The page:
Cyril Farrell: Why the GAA must stop betraying its identity
Published 01/05/2010 | 05:00
WITH friends like the GAA's fixture makers, who needs enemies? Fixing the NHL finals for 5.0 and 7.0 tomorrow has done hurling a disgraceful disservice.
Those responsible have also betrayed the GAA's identity by hiding away a prize asset. Don't get me wrong. I love all sports, including rugby (my interest started as a kid when my late father brought me to watch Ireland and Connacht) and was delighted to see Croke Park opened up five years ago.
It's great to see Irish rugby going well but has the GAA reached a stage where times of their own league finals -- the second most important competitions -- are to be decided by other sports?
The idiocy of the evening throw-ins tomorrow is clear. The Munster rugby game will run from 3.15 to around 4.55, yet Clare-Wexford starts at 5.0. Those who watch the rugby at home will hardly get to Thurles in five minutes and, as for Cork and Galway fans, can you see them dashing to the hurling game after 5.0?
What the GAA are saying is that people who want to attend the hurling games and watch the rugby on TV should go to a pub in Thurles before heading up to Semple. In effect, the GAA are promoting rugby, Sky and the pubs.
Sunday afternoon is prime GAA time so the league finals should have been played at 2.0 and 4.0, same as with the football last Sunday. If people want to stay in a pub (and remember many don't have Sky Sports at home) that's their choice but those whose first love is hurling should have their games at the usual time.
Instead, they're facing long journeys home late at night. Worse than that, changing the time makes a statement that the GAA don't regard it's own league finals as important enough to run on a Sunday afternoon because they're up against rugby.
Sporting ecumenicism is all very fine but the line has to be drawn somewhere. We had a situation on Good Friday where the law was changed to facilitate people who wanted to combine rugby with drink. It seemed to go unnoticed that the IRFU are major stakeholders in the Magners League, yet a game was fixed for one of the two days in the year when pubs are closed. Were they asleep when the fixture was made?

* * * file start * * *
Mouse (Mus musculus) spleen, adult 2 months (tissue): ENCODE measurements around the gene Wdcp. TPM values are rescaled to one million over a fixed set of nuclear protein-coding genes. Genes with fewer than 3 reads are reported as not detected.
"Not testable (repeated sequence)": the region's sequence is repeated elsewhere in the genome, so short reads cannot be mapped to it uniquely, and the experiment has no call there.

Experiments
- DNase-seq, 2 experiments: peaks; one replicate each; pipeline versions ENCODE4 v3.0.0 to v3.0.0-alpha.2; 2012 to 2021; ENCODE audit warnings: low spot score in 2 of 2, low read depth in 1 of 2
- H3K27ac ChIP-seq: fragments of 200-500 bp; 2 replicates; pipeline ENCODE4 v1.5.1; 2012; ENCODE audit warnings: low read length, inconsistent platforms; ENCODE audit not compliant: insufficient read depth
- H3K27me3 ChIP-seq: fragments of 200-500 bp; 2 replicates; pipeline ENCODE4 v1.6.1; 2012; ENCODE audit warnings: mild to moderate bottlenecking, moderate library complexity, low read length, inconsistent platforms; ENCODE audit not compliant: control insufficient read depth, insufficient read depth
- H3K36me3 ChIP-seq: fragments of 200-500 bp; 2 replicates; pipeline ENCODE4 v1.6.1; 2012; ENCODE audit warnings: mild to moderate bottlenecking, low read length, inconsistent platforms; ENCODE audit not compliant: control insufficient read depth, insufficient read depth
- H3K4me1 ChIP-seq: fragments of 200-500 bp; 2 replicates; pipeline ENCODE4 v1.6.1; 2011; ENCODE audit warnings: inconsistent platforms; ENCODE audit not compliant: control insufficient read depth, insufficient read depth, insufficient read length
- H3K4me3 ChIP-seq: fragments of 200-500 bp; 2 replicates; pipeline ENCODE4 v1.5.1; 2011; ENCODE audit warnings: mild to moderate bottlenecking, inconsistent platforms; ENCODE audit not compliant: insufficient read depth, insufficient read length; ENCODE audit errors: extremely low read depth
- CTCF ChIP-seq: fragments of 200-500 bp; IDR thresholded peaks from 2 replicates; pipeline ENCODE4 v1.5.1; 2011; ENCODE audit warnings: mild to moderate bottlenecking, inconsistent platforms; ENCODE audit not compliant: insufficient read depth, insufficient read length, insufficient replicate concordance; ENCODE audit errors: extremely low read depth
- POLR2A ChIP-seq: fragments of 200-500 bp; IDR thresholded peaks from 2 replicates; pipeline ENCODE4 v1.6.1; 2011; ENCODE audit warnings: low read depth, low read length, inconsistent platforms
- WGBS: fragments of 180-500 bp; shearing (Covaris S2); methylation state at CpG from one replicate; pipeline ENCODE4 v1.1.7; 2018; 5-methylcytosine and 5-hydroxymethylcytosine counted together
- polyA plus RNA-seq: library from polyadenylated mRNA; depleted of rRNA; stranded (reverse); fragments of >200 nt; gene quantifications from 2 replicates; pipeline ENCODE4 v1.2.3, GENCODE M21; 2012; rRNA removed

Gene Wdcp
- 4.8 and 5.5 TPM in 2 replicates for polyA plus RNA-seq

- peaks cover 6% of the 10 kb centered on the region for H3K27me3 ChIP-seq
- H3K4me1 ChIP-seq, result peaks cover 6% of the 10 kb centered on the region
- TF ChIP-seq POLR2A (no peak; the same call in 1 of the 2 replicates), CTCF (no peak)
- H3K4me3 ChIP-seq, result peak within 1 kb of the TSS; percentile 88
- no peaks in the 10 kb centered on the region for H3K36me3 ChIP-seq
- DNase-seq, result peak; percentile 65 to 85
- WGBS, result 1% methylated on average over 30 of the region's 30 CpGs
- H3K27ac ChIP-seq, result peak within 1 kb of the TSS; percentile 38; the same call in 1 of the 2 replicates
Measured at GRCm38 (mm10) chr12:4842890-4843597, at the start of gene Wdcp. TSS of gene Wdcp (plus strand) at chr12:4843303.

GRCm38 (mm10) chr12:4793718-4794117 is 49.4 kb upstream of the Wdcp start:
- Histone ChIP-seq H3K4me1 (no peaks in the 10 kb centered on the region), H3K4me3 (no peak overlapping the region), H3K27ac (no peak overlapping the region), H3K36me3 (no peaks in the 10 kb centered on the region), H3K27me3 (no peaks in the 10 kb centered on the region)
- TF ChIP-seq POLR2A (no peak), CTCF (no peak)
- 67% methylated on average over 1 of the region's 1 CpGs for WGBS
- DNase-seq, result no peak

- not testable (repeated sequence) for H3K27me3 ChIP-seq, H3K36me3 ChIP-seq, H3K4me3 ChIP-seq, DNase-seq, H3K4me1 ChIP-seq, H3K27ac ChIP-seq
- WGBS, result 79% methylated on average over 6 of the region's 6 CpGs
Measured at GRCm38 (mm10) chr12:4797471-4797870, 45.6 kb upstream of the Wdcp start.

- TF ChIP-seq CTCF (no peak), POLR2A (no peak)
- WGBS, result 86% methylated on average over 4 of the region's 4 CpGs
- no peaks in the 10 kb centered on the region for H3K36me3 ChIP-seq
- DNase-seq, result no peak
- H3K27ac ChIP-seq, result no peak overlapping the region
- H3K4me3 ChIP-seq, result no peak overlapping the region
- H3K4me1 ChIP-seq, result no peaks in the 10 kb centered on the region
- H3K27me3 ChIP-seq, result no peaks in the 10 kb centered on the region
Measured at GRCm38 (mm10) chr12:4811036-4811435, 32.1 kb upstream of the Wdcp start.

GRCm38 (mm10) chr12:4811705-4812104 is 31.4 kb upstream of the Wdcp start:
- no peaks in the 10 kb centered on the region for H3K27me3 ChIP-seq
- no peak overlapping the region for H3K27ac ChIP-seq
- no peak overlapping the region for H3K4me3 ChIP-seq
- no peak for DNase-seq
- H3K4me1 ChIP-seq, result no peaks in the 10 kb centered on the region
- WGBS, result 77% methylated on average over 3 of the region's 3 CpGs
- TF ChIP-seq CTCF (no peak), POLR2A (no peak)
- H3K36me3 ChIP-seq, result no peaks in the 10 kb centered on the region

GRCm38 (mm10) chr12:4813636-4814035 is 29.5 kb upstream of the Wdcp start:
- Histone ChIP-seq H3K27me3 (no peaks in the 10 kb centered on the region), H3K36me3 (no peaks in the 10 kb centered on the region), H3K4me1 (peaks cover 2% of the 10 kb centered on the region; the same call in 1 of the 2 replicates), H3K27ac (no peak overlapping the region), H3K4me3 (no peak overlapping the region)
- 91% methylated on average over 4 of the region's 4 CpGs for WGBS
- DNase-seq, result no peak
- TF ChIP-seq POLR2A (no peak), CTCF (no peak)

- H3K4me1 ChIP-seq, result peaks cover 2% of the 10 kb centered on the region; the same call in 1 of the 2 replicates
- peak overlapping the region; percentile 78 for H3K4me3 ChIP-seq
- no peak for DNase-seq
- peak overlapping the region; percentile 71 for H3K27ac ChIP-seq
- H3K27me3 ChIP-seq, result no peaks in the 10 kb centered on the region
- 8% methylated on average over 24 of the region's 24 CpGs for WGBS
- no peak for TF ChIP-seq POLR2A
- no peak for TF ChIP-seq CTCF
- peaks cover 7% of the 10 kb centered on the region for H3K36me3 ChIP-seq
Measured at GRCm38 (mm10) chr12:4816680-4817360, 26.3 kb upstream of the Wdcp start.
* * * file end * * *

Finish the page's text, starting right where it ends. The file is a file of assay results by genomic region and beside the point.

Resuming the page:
A few weeks earlier, the FAI fixed an international soccer game for London when Croke Park was available. Where was the national interest at a time of recession? How much criticism did the FAI get for their unpatriotic behaviour? Sod all!
It's time the GAA reasserted its identity and instead of cowering under the challenge of televised rugby they should have played the league finals tomorrow afternoon, marketed them relentlessly in conjunction with sponsors, Allianz, who must be bemused by how craven Croke Park has become.
Instead, the GAA has downgraded its own games, the punishment for which will be small crowds in Thurles. Small, that is, by comparison to what there would be if the games were played earlier. Come on, Croke Park, start asserting yourself on behalf of the games you're entrusted to preserve and promote.
Cork's rise a sight for sore eyes
THOSE who do travel to Thurles tomorrow will be rewarded with two excellent contests. For what it's worth, I think it will be a Munster double with Cork and Clare taking the Division 1 and 2 titles.
Cork and Galway (with the exception of the aberration against Tipperary) have been very impressive so far but you'd have to say that Cork's rate of progress has been the most significant aspect of the league.
In fairness, it has been more a question of getting back to the heights we expect of them than anything else but it's a welcome sight after the rows and ructions which undermined them in recent seasons.
Hurling needs all its top counties going well which makes the current Limerick row all the more depressing.
Cork's use of 'twin towers', Michael Cussen and Aisake O hAilpin in attack is very interesting in that it's a departure from the style they used throughout most of the last decade but if this pair click, it could be very effective, not just tomorrow but also in the championship.
Galway too have a mixture of the experienced and the new with the latter wing represented by Donal Barry, David Burke and Aidan Harte. In many ways, Galway need to win this final more than Cork, especially after having a bad experience in Thurles against Waterford last year. It's important for them to put down a marker, but there's a finer balance to the Cork team, which could make the crucial difference.
As for the Division 2 final, I have a slight fancy for Clare but, on the wider issue, I think both of them should be in Division 1. I can't see how it serves hurling to have counties like Offaly, Clare, Wexford and Limerick in Division 2 in successive seasons. If Wexford lose tomorrow, it means they will be in Division 2 for a third successive year in 2011.
The argument that if they were good enough, they would be in Division 1 is not valid. Just because you're not quite strong enough to be in the top eight doesn't mean you shouldn't get a chance to play the leading counties. Running hurling on the same basis as football simply doesn't work.